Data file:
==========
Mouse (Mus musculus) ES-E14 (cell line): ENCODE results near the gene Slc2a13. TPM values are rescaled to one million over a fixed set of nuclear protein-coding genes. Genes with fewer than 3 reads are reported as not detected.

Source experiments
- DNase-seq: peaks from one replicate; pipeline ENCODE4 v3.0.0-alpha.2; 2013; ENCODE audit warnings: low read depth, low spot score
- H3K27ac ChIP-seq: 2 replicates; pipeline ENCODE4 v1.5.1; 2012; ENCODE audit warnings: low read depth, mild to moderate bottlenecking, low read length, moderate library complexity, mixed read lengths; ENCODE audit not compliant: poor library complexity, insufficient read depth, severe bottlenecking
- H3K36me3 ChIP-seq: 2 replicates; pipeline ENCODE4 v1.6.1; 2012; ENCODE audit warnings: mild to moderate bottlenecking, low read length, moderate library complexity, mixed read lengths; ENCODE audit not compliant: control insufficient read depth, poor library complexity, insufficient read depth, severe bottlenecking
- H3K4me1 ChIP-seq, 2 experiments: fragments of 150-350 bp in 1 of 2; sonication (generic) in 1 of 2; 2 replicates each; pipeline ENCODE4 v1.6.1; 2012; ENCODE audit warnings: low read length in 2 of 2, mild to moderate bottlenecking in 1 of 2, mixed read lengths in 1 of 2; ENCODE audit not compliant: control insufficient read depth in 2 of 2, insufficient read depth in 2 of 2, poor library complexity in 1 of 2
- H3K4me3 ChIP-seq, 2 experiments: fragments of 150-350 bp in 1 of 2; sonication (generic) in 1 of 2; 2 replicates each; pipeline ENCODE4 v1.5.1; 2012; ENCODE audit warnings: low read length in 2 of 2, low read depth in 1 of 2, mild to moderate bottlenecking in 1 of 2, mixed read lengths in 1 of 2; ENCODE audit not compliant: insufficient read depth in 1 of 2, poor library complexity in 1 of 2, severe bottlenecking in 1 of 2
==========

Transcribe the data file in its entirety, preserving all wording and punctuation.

Mouse (Mus musculus) ES-E14 (cell line): ENCODE results near the gene Slc2a13. TPM values are rescaled to one million over a fixed set of nuclear protein-coding genes. Genes with fewer than 3 reads are reported as not detected.

Source experiments
- DNase-seq: peaks from one replicate; pipeline ENCODE4 v3.0.0-alpha.2; 2013; ENCODE audit warnings: low read depth, low spot score
- H3K27ac ChIP-seq: 2 replicates; pipeline ENCODE4 v1.5.1; 2012; ENCODE audit warnings: low read depth, mild to moderate bottlenecking, low read length, moderate library complexity, mixed read lengths; ENCODE audit not compliant: poor library complexity, insufficient read depth, severe bottlenecking
- H3K36me3 ChIP-seq: 2 replicates; pipeline ENCODE4 v1.6.1; 2012; ENCODE audit warnings: mild to moderate bottlenecking, low read length, moderate library complexity, mixed read lengths; ENCODE audit not compliant: control insufficient read depth, poor library complexity, insufficient read depth, severe bottlenecking
- H3K4me1 ChIP-seq, 2 experiments: fragments of 150-350 bp in 1 of 2; sonication (generic) in 1 of 2; 2 replicates each; pipeline ENCODE4 v1.6.1; 2012; ENCODE audit warnings: low read length in 2 of 2, mild to moderate bottlenecking in 1 of 2, mixed read lengths in 1 of 2; ENCODE audit not compliant: control insufficient read depth in 2 of 2, insufficient read depth in 2 of 2, poor library complexity in 1 of 2
- H3K4me3 ChIP-seq, 2 experiments: fragments of 150-350 bp in 1 of 2; sonication (generic) in 1 of 2; 2 replicates each; pipeline ENCODE4 v1.5.1; 2012; ENCODE audit warnings: low read length in 2 of 2, low read depth in 1 of 2, mild to moderate bottlenecking in 1 of 2, mixed read lengths in 1 of 2; ENCODE audit not compliant: insufficient read depth in 1 of 2, poor library complexity in 1 of 2, severe bottlenecking in 1 of 2